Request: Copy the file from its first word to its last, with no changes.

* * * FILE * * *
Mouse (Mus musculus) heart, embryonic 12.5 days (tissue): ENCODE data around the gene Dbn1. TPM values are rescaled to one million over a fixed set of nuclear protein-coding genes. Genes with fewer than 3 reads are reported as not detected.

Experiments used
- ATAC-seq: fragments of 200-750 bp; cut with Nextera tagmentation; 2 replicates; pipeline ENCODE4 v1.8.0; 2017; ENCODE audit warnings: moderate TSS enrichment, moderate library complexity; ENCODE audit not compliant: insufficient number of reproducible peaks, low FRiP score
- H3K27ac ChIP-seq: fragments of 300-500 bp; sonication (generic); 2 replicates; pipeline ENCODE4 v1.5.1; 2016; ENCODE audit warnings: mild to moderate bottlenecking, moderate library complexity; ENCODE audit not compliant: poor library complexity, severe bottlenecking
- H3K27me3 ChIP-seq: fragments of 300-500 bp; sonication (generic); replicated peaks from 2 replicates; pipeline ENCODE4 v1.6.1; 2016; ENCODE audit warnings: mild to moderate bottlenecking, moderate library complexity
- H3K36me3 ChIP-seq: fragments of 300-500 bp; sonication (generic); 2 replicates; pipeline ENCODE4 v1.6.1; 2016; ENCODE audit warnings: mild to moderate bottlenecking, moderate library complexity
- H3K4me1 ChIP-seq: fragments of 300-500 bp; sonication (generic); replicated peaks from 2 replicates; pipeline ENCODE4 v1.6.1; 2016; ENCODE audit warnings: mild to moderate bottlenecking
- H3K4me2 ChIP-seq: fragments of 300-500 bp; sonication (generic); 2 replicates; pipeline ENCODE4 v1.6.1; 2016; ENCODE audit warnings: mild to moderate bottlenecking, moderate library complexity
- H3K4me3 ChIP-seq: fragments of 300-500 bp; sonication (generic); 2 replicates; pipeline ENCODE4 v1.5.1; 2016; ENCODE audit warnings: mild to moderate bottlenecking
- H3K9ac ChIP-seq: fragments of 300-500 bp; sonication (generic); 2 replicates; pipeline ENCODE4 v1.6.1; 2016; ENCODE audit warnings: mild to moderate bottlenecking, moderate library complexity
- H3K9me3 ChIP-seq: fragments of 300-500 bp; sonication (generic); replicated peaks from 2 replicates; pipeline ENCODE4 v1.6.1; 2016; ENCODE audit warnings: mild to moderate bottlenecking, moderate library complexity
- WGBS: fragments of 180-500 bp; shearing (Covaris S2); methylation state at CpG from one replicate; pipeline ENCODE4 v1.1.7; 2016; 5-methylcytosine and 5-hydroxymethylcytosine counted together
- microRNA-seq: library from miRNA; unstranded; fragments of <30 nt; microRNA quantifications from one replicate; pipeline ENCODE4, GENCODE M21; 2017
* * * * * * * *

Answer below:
Mouse (Mus musculus) heart, embryonic 12.5 days (tissue): ENCODE data around the gene Dbn1. TPM values are rescaled to one million over a fixed set of nuclear protein-coding genes. Genes with fewer than 3 reads are reported as not detected.

Experiments used
- ATAC-seq: fragments of 200-750 bp; cut with Nextera tagmentation; 2 replicates; pipeline ENCODE4 v1.8.0; 2017; ENCODE audit warnings: moderate TSS enrichment, moderate library complexity; ENCODE audit not compliant: insufficient number of reproducible peaks, low FRiP score
- H3K27ac ChIP-seq: fragments of 300-500 bp; sonication (generic); 2 replicates; pipeline ENCODE4 v1.5.1; 2016; ENCODE audit warnings: mild to moderate bottlenecking, moderate library complexity; ENCODE audit not compliant: poor library complexity, severe bottlenecking
- H3K27me3 ChIP-seq: fragments of 300-500 bp; sonication (generic); replicated peaks from 2 replicates; pipeline ENCODE4 v1.6.1; 2016; ENCODE audit warnings: mild to moderate bottlenecking, moderate library complexity
- H3K36me3 ChIP-seq: fragments of 300-500 bp; sonication (generic); 2 replicates; pipeline ENCODE4 v1.6.1; 2016; ENCODE audit warnings: mild to moderate bottlenecking, moderate library complexity
- H3K4me1 ChIP-seq: fragments of 300-500 bp; sonication (generic); replicated peaks from 2 replicates; pipeline ENCODE4 v1.6.1; 2016; ENCODE audit warnings: mild to moderate bottlenecking
- H3K4me2 ChIP-seq: fragments of 300-500 bp; sonication (generic); 2 replicates; pipeline ENCODE4 v1.6.1; 2016; ENCODE audit warnings: mild to moderate bottlenecking, moderate library complexity
- H3K4me3 ChIP-seq: fragments of 300-500 bp; sonication (generic); 2 replicates; pipeline ENCODE4 v1.5.1; 2016; ENCODE audit warnings: mild to moderate bottlenecking
- H3K9ac ChIP-seq: fragments of 300-500 bp; sonication (generic); 2 replicates; pipeline ENCODE4 v1.6.1; 2016; ENCODE audit warnings: mild to moderate bottlenecking, moderate library complexity
- H3K9me3 ChIP-seq: fragments of 300-500 bp; sonication (generic); replicated peaks from 2 replicates; pipeline ENCODE4 v1.6.1; 2016; ENCODE audit warnings: mild to moderate bottlenecking, moderate library complexity
- WGBS: fragments of 180-500 bp; shearing (Covaris S2); methylation state at CpG from one replicate; pipeline ENCODE4 v1.1.7; 2016; 5-methylcytosine and 5-hydroxymethylcytosine counted together
- microRNA-seq: library from miRNA; unstranded; fragments of <30 nt; microRNA quantifications from one replicate; pipeline ENCODE4, GENCODE M21; 2017